In contrast to the above findings, VS that occur in the context of initial contact with a stick are associated with a decreased risk of subsequent concussion diagnosis. Prior research in this population found that less than 5% of concussions occur from direct head contact by a stick.17 Despite this, we found this MOI to be associated with a high frequency of VS. Hence, a disconnect exists between the prevalence of VS associated with initial stick contact and the proportion of concussions diagnosed. We hypothesise that non-injurious factors such as instinctive behaviour (eg, falling to the ice), competitive advantage (eg, drawing a penalty) and lesser mechanistic force, may collectively contribute to this disconnect. Alternatively, players hit by a stick may suffer injuries apart from concussion that produce VS similar to those found in concussion. Our follow-up exploratory analyses were aligned with these hypotheses, as initial contact with a stick was more likely to be associated with being slow to get up and having a visible facial injury, but less likely to be associated with suspected of loss of consciousness.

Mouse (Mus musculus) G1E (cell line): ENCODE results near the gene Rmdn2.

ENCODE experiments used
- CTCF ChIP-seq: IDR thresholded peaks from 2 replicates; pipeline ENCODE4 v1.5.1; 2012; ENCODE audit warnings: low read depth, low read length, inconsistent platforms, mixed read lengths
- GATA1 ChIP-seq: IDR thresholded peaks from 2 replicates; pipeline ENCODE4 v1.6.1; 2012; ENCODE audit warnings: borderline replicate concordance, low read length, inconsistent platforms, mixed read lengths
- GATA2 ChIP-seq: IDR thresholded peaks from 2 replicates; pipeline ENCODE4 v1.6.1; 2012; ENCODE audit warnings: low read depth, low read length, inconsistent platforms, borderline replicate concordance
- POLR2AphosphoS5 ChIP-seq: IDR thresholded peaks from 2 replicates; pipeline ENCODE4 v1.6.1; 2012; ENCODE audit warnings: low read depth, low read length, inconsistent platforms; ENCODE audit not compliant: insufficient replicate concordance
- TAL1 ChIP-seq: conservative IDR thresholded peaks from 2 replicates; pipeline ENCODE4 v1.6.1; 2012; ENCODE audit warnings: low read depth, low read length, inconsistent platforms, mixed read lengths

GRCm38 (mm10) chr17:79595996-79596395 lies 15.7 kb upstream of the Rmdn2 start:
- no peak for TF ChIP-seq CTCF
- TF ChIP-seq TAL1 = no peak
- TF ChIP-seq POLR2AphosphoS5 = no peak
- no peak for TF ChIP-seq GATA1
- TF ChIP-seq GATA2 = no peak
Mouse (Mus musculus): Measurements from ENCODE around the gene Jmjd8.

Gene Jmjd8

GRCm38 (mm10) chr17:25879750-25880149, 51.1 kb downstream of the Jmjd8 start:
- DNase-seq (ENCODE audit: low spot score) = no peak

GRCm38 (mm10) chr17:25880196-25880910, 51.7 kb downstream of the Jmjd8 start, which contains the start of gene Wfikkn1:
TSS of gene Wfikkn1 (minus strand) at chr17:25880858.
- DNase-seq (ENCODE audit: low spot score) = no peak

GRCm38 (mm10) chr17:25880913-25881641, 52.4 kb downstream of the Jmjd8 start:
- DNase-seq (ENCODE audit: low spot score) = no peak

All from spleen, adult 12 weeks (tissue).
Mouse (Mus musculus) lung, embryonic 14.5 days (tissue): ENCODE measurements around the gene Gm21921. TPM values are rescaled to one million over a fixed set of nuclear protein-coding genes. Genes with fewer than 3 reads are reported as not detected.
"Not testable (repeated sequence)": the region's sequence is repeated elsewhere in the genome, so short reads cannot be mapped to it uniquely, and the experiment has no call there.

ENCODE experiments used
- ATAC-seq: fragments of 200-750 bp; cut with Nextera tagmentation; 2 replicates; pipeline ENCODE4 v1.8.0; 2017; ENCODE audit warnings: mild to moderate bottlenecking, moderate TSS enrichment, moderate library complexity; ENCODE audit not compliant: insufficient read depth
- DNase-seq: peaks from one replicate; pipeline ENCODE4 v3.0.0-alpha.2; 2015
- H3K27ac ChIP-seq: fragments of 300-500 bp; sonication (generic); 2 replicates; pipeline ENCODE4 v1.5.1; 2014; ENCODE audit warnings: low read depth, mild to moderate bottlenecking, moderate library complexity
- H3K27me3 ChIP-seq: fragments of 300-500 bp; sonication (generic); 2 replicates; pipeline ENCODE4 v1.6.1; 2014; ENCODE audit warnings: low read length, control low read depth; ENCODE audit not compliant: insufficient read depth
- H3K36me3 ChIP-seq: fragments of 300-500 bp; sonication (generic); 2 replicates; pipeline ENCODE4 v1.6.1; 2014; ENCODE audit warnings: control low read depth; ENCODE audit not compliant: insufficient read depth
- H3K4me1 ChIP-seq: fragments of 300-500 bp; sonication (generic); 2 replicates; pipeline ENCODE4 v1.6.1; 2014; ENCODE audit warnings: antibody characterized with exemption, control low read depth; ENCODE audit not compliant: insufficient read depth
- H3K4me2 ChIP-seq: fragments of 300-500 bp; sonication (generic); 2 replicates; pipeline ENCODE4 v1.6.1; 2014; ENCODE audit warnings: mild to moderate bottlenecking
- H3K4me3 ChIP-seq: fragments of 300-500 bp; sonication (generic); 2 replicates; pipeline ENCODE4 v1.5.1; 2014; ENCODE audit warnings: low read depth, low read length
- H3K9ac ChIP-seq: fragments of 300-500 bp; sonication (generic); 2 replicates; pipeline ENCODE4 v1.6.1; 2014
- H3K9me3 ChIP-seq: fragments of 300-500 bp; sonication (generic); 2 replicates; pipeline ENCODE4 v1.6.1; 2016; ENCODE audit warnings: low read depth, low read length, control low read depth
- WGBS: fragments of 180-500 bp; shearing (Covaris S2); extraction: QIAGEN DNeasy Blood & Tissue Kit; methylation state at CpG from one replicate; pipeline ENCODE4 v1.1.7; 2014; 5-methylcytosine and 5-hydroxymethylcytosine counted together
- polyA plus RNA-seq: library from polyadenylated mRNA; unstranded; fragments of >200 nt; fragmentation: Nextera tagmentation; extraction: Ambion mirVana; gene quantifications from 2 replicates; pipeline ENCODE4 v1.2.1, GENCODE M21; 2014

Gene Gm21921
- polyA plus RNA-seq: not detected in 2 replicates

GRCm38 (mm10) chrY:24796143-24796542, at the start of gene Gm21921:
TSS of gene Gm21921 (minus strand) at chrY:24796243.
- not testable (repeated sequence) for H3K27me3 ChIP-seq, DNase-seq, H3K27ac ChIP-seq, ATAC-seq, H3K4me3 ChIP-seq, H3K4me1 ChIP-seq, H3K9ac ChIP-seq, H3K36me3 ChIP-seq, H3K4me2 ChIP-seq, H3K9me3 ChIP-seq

We also used logistic regression with bootstrapping and ROC curve analysis to develop a preliminary concussion risk prediction model that used both VS and MOI to predict subsequent concussion diagnoses. Using a cut score of 0.5, we obtained a sensitivity of 81% and a specificity of 72% and a positive predictive value of 26%, indicating that approximately one out of every four players referred for additional evaluation at this cut point would meet the criteria for a concussion diagnosis. Of note, the combined sensitivity and specificity of this approach was superior to using any individual VS or associated MOI to predict subsequent concussion diagnosis. Despite this, 19% of players with concussions who exhibited VS would still be missed using the established cut point. As such, a hybrid model that scales the nature of concussion evaluation based on risk may offer the most pragmatic approach. Players with VS who are in the lower risk category may benefit from briefer rink-side assessment to determine whether further evaluation is needed. In contrast, players in the elevated or high-risk categories would benefit from automatic removal and standardised assessment with evaluative tools such as the SCAT3. Variants of the obtained model should be validated with prospective samples to further identify limitations and strengths.